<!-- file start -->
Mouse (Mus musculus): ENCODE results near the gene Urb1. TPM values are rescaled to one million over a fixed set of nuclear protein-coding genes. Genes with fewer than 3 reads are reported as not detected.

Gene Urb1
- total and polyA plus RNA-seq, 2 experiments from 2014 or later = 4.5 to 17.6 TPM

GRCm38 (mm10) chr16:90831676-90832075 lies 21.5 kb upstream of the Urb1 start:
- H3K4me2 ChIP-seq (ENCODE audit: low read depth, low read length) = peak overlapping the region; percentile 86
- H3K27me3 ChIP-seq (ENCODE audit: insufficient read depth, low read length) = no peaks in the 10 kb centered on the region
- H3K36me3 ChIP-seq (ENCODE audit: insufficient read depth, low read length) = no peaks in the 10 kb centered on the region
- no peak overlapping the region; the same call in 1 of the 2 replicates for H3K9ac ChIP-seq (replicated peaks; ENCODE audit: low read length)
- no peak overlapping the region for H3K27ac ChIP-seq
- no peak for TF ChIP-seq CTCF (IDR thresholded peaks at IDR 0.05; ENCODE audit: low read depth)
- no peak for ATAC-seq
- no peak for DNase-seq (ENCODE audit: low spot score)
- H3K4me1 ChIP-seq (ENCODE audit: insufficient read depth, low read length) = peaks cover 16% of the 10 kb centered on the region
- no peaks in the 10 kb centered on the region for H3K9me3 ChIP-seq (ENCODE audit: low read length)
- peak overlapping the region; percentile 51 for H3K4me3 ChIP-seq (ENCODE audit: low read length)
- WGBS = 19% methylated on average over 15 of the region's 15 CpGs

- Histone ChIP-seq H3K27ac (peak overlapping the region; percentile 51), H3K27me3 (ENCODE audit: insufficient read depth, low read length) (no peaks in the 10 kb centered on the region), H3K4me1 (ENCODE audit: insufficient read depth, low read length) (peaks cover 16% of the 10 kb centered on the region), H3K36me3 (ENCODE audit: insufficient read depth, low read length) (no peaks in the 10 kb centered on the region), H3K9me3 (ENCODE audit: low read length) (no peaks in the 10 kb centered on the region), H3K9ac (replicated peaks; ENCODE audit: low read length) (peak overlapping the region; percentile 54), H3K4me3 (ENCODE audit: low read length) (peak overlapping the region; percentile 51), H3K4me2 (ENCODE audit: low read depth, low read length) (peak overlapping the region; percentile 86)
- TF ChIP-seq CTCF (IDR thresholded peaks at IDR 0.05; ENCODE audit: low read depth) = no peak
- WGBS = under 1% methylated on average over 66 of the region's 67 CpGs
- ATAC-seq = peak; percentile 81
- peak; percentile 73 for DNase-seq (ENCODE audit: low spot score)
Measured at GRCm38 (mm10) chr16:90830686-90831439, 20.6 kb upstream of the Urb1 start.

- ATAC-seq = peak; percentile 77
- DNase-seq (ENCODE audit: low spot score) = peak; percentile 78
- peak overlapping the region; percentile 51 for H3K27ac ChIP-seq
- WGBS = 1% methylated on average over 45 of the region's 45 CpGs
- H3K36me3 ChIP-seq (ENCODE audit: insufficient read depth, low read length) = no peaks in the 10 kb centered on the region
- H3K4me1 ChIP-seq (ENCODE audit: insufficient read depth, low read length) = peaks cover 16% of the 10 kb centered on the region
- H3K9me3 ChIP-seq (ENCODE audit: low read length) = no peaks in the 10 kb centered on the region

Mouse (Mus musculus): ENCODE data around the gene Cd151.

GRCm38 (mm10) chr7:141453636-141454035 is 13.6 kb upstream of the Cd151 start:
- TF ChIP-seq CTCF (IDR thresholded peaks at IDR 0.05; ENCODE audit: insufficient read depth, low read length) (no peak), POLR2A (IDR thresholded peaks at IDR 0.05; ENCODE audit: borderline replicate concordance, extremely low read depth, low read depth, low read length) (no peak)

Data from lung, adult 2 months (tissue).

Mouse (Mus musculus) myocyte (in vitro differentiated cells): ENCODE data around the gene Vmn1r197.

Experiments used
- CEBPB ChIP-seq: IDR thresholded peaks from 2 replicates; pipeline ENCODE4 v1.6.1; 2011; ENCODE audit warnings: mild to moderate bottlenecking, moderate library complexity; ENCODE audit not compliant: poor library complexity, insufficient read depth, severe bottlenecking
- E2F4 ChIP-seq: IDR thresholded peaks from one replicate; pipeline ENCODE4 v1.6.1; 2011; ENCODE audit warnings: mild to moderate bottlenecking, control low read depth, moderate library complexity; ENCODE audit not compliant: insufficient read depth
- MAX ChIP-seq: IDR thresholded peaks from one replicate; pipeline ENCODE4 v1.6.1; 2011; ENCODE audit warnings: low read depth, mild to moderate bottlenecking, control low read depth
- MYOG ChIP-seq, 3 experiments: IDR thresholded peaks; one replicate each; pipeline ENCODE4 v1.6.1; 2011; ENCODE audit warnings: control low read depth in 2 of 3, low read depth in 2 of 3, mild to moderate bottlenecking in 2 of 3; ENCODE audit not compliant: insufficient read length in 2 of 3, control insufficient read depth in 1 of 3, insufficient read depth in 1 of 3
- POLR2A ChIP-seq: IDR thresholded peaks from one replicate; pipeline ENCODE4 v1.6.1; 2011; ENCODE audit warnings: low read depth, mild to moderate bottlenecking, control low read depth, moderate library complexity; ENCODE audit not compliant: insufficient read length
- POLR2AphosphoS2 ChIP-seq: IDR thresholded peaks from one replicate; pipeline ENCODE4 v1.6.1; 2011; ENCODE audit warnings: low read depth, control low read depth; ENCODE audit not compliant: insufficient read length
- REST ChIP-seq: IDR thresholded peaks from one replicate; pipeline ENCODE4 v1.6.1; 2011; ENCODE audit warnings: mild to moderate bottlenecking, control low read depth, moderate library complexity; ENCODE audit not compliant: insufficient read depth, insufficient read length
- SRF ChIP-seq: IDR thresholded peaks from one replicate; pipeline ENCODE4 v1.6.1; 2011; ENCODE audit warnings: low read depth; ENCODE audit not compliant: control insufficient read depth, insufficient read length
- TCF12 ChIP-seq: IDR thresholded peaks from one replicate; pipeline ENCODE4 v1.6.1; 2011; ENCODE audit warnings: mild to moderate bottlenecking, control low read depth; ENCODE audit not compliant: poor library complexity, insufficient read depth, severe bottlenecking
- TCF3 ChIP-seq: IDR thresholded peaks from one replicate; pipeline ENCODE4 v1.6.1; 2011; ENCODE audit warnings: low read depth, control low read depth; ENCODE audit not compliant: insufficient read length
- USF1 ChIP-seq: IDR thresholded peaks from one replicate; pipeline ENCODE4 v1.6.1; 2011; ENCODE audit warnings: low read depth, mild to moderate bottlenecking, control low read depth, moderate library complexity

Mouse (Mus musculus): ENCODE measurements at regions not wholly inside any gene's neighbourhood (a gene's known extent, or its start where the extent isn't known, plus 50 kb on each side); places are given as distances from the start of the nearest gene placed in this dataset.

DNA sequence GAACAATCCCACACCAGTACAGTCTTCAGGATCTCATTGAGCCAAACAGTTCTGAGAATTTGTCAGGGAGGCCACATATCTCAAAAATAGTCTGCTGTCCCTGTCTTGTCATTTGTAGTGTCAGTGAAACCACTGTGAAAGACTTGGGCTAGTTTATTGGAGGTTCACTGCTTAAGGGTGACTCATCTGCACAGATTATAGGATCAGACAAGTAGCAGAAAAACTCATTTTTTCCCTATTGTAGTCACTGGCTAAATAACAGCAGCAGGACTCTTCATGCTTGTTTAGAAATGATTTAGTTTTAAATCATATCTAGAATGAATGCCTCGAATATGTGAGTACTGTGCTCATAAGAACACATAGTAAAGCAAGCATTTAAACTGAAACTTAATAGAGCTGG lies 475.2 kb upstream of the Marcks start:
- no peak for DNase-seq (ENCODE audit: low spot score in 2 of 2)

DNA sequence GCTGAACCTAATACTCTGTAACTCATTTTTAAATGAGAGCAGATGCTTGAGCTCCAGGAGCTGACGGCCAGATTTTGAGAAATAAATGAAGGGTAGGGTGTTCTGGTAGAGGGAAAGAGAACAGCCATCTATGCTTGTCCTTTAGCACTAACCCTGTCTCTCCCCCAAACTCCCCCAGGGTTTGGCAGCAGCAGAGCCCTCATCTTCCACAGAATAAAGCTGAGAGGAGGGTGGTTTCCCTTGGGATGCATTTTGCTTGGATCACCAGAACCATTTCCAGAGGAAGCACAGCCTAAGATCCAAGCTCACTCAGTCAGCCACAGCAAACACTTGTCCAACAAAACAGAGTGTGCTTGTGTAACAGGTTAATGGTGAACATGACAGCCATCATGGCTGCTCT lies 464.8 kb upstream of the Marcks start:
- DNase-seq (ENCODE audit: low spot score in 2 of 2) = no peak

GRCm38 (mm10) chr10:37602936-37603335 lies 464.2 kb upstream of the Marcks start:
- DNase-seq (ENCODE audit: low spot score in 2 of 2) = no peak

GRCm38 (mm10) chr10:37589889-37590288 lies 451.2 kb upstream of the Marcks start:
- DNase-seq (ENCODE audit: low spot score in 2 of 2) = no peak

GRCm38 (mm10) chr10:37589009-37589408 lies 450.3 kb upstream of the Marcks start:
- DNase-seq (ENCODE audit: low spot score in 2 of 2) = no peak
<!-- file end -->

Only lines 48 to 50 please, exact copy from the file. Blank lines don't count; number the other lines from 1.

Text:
DNA sequence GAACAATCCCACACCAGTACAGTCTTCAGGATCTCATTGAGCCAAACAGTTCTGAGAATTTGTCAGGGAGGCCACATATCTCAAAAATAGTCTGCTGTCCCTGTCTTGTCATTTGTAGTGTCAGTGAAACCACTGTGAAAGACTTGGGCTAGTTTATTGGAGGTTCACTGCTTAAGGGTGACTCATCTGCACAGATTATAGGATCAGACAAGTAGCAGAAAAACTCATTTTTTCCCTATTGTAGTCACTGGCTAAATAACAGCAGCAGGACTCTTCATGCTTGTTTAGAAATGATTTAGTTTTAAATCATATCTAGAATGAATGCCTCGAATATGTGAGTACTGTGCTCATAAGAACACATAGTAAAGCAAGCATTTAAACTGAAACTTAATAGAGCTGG lies 475.2 kb upstream of the Marcks start:
- no peak for DNase-seq (ENCODE audit: low spot score in 2 of 2)

DNA sequence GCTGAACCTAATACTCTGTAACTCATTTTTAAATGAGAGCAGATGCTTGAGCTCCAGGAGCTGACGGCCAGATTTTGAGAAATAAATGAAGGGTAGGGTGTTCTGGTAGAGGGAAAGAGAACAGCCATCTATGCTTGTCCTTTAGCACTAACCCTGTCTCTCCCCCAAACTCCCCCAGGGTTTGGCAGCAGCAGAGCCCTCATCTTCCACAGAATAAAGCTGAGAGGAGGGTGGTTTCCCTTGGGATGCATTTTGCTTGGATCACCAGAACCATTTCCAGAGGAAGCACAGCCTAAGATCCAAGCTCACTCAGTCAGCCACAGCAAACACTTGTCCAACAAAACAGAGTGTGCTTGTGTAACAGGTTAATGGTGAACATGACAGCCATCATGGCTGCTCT lies 464.8 kb upstream of the Marcks start: